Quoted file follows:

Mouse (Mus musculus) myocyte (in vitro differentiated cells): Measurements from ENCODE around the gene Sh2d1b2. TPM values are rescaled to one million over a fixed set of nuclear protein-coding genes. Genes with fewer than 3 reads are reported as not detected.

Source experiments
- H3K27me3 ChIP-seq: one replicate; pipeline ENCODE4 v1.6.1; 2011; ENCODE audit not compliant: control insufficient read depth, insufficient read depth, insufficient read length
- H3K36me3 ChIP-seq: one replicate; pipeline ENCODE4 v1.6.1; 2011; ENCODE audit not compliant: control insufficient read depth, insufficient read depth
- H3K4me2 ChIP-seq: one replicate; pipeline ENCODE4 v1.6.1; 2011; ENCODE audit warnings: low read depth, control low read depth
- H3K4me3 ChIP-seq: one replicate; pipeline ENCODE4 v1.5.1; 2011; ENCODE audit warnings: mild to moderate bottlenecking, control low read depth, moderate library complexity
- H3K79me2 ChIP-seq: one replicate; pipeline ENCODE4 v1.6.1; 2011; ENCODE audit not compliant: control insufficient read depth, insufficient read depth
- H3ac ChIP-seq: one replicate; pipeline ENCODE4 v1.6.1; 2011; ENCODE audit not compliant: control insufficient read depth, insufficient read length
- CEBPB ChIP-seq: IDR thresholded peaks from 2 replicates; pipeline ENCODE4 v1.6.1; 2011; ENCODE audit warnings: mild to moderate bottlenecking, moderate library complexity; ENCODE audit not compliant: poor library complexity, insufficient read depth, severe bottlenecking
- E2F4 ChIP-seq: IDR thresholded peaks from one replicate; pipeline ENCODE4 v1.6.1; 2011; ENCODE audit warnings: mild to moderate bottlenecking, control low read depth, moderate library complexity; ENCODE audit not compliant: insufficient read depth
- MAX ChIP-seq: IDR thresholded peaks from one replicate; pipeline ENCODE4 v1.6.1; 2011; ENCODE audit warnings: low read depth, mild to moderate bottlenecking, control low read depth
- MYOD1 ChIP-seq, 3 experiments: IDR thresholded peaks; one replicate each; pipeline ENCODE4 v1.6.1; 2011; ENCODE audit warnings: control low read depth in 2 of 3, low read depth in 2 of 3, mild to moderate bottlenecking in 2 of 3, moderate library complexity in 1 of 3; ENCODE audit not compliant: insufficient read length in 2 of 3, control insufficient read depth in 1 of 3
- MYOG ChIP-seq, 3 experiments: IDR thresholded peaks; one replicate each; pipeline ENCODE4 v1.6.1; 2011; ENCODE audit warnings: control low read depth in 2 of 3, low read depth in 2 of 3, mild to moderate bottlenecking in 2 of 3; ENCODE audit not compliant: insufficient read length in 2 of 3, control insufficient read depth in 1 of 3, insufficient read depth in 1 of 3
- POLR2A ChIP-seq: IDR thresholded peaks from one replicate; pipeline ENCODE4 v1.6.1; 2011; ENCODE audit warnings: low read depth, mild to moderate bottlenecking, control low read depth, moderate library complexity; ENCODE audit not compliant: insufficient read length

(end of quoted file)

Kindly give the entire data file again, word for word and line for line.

Mouse (Mus musculus) myocyte (in vitro differentiated cells): Measurements from ENCODE around the gene Sh2d1b2. TPM values are rescaled to one million over a fixed set of nuclear protein-coding genes. Genes with fewer than 3 reads are reported as not detected.

Source experiments
- H3K27me3 ChIP-seq: one replicate; pipeline ENCODE4 v1.6.1; 2011; ENCODE audit not compliant: control insufficient read depth, insufficient read depth, insufficient read length
- H3K36me3 ChIP-seq: one replicate; pipeline ENCODE4 v1.6.1; 2011; ENCODE audit not compliant: control insufficient read depth, insufficient read depth
- H3K4me2 ChIP-seq: one replicate; pipeline ENCODE4 v1.6.1; 2011; ENCODE audit warnings: low read depth, control low read depth
- H3K4me3 ChIP-seq: one replicate; pipeline ENCODE4 v1.5.1; 2011; ENCODE audit warnings: mild to moderate bottlenecking, control low read depth, moderate library complexity
- H3K79me2 ChIP-seq: one replicate; pipeline ENCODE4 v1.6.1; 2011; ENCODE audit not compliant: control insufficient read depth, insufficient read depth
- H3ac ChIP-seq: one replicate; pipeline ENCODE4 v1.6.1; 2011; ENCODE audit not compliant: control insufficient read depth, insufficient read length
- CEBPB ChIP-seq: IDR thresholded peaks from 2 replicates; pipeline ENCODE4 v1.6.1; 2011; ENCODE audit warnings: mild to moderate bottlenecking, moderate library complexity; ENCODE audit not compliant: poor library complexity, insufficient read depth, severe bottlenecking
- E2F4 ChIP-seq: IDR thresholded peaks from one replicate; pipeline ENCODE4 v1.6.1; 2011; ENCODE audit warnings: mild to moderate bottlenecking, control low read depth, moderate library complexity; ENCODE audit not compliant: insufficient read depth
- MAX ChIP-seq: IDR thresholded peaks from one replicate; pipeline ENCODE4 v1.6.1; 2011; ENCODE audit warnings: low read depth, mild to moderate bottlenecking, control low read depth
- MYOD1 ChIP-seq, 3 experiments: IDR thresholded peaks; one replicate each; pipeline ENCODE4 v1.6.1; 2011; ENCODE audit warnings: control low read depth in 2 of 3, low read depth in 2 of 3, mild to moderate bottlenecking in 2 of 3, moderate library complexity in 1 of 3; ENCODE audit not compliant: insufficient read length in 2 of 3, control insufficient read depth in 1 of 3
- MYOG ChIP-seq, 3 experiments: IDR thresholded peaks; one replicate each; pipeline ENCODE4 v1.6.1; 2011; ENCODE audit warnings: control low read depth in 2 of 3, low read depth in 2 of 3, mild to moderate bottlenecking in 2 of 3; ENCODE audit not compliant: insufficient read length in 2 of 3, control insufficient read depth in 1 of 3, insufficient read depth in 1 of 3
- POLR2A ChIP-seq: IDR thresholded peaks from one replicate; pipeline ENCODE4 v1.6.1; 2011; ENCODE audit warnings: low read depth, mild to moderate bottlenecking, control low read depth, moderate library complexity; ENCODE audit not compliant: insufficient read length